If you want to see all the packages available for each Android platform, click Show Package Details at the bottom of the window. For each platform version, you will find the following packages:

Android SDK Platform
Required. You must have at least one platform in your environment in order to build your application. To provide the best user experience on the latest devices, use the latest platform version as the target for your build. You will be able to run your app on older versions, but you must build based on the latest version in order to be able to use the new features when you run the app on devices with the latest version of Android.

Intel or ARM system images
Recommended. The system image is mandatory to run Android Emulator. Each platform version includes the supported system images. You can also download system images later when creating Android Virtual Devices (AVD) in AVD Manager. Select Intel or ARM depending on the processor of your development computer.
Note: If you want to use Google Play Services APIs (including Firebase), you must use either the Google APIs system image or the Google Play system image (the latter includes the Play Store app).
The above list is not definitive and you can add other sites to download additional third-party packages.
In some cases, an SDK package may require a specific minimum revision of another tool. If this is the case, SDK Manager will notify you with a warning and add the dependencies to your download list.
Tip: You can also customize the build.gradle file so that each project uses specific build options and a specific build chain. For more information, see Configuring Gradle builds.

How to edit or add SDK tool sites
To manage the SDK sites where Android Studio checks for tools and updates to third-party Android tools, click the SDK Update Sites tab. You can add other sites that contain their own tools, and then download packages from those sites.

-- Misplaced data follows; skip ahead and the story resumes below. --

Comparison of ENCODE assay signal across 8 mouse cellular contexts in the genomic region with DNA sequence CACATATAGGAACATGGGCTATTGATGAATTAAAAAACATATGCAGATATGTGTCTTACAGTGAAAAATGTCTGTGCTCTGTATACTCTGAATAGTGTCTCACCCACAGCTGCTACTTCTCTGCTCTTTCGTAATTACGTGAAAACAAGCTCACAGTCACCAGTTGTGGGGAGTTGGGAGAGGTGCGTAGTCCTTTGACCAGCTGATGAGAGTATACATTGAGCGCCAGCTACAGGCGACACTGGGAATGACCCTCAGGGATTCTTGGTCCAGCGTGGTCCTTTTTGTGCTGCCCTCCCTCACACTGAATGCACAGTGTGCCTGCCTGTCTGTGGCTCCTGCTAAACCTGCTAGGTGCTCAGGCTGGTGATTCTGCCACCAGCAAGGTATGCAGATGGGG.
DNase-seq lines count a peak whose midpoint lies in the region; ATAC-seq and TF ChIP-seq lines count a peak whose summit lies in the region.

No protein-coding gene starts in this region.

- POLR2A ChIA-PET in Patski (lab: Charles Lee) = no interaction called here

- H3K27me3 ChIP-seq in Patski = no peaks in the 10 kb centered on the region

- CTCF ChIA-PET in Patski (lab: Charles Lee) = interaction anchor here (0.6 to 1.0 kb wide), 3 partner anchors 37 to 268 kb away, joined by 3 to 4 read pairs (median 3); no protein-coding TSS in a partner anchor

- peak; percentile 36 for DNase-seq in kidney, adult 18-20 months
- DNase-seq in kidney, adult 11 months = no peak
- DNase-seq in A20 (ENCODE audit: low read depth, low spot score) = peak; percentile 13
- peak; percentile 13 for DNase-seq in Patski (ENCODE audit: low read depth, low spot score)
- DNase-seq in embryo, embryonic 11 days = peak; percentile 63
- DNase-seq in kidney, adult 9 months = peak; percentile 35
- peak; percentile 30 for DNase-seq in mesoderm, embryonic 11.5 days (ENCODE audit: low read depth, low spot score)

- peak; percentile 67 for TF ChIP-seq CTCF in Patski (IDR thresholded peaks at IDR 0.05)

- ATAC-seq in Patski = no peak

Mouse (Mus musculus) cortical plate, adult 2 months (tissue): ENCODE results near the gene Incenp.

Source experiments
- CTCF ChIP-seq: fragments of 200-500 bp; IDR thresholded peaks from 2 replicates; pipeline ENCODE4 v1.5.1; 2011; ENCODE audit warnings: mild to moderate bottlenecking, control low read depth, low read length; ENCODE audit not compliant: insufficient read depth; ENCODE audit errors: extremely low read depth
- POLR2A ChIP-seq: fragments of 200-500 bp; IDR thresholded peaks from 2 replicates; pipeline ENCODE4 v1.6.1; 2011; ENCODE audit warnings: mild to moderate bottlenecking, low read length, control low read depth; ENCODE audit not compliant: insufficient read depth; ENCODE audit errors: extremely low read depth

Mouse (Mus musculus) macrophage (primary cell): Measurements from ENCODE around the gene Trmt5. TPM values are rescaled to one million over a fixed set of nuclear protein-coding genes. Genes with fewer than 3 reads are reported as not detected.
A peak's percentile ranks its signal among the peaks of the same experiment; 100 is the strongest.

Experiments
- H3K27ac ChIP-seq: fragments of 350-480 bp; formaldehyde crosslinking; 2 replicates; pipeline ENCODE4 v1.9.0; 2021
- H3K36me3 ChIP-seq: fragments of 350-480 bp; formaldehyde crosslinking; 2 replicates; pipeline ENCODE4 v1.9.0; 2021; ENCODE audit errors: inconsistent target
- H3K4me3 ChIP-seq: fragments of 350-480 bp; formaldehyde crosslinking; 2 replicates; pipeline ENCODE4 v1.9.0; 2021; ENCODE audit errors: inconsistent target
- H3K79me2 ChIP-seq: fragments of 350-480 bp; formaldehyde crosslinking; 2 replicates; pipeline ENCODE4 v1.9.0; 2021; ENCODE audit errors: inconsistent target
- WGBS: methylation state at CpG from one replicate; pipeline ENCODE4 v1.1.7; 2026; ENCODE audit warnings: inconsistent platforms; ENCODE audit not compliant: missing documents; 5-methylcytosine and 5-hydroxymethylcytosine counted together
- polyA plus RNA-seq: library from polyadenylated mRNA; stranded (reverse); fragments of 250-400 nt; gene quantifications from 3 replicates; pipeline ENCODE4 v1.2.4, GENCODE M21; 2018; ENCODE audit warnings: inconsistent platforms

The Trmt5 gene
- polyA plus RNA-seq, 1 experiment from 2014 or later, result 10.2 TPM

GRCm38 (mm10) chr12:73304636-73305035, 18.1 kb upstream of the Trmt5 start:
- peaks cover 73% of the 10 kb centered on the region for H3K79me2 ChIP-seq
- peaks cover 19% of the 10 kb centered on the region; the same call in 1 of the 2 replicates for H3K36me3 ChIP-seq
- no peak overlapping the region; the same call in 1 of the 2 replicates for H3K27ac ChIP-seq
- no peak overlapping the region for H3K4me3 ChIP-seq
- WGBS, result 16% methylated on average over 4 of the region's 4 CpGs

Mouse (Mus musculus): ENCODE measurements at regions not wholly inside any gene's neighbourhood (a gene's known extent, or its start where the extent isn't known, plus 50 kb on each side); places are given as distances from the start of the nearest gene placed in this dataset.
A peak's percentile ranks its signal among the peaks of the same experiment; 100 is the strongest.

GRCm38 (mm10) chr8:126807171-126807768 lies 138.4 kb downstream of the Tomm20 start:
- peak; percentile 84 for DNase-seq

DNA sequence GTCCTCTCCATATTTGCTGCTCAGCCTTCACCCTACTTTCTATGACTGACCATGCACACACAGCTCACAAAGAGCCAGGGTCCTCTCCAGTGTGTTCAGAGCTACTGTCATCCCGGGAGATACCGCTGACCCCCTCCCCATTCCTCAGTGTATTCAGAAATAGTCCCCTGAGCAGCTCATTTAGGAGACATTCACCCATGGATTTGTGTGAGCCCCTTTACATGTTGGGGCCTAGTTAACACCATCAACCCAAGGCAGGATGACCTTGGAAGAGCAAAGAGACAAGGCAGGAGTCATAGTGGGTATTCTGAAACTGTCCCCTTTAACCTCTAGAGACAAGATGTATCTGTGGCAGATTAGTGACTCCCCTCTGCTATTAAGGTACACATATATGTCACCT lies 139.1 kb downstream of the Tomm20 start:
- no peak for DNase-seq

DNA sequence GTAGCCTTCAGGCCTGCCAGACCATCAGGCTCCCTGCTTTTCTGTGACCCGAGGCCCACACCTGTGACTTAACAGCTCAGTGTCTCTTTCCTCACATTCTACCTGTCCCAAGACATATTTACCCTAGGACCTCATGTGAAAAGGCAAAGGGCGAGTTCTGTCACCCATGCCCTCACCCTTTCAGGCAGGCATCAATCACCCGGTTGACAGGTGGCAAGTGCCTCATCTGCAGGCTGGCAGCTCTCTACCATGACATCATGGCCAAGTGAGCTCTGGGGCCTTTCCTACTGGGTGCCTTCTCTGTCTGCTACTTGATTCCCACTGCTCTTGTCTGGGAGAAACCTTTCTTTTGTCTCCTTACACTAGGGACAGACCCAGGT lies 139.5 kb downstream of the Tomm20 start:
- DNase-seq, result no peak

For example, a cellular provider or device manufacturer might offer additional API libraries that support their own Android-powered devices. If you want to develop with their libraries, you can install their Android SDK package. To do so, add the URL of their SDK tools to SDK Manager in SDK Update Sites.
If a vendor or device manufacturer hosted an SDK plugin repository file on their website, follow the steps below to add their site to Android SDK Manager:
Click the SDK Update Sites tab.
Click Add at the bottom of the window.
Type the name and URL of the third-party site and click OK.
Make sure the check box is selected in the Enabled column.
Click Apply or OK.
All SDK packages available on the site now appear in the SDK Platforms or SDK Tools tab, as appropriate.
How to automatically download missing packages with Gradle
When you run a build from the command line, or when using Android Studio 3.3 or later, Gradle can automatically download the missing SDK packages that a project depends on, provided that the corresponding SDK license agreements have been accepted via SDK Manager.

When you accept the license agreements via SDK Manager, Android Studio creates a license directory within the main SDK directory. This license directory is required for Gradle to automatically download the missing packages.
Note: When you accept the license agreements using the android command-line tool, this license directory is not created. You must first accept the agreements via SDK Manager in order to use this feature.
If you accepted the license agreements on one workstation, but want to compile your projects on another workstation, you can copy the accepted license directory to export your licenses. To copy the licenses to another computer, follow these steps:

On a computer with Android Studio installed, click Tools > Android > SDK Manager. At the top of the window, note the location of the Android SDK.
Navigate to that directory and locate the licenses/ directory inside it. (If you don’t see a licenses/ directory, go back to Android Studio, update your SDK tools, and make sure you accept the license agreements. When you return to the main Android SDK directory, you should now see the directory).

Copy the entire licenses/ directory and paste it into the main Android SDK directory where you want to compile your projects.
Gradle will now be able to automatically download the missing packages that your project depends on.
Note that this feature is automatically disabled for versions running from Android Studio, since SDK Manager takes care of downloading the missing packages from the IDE. You can also manually disable this feature by setting android.builder.sdkDownload=false in your project’s gradle.properties file.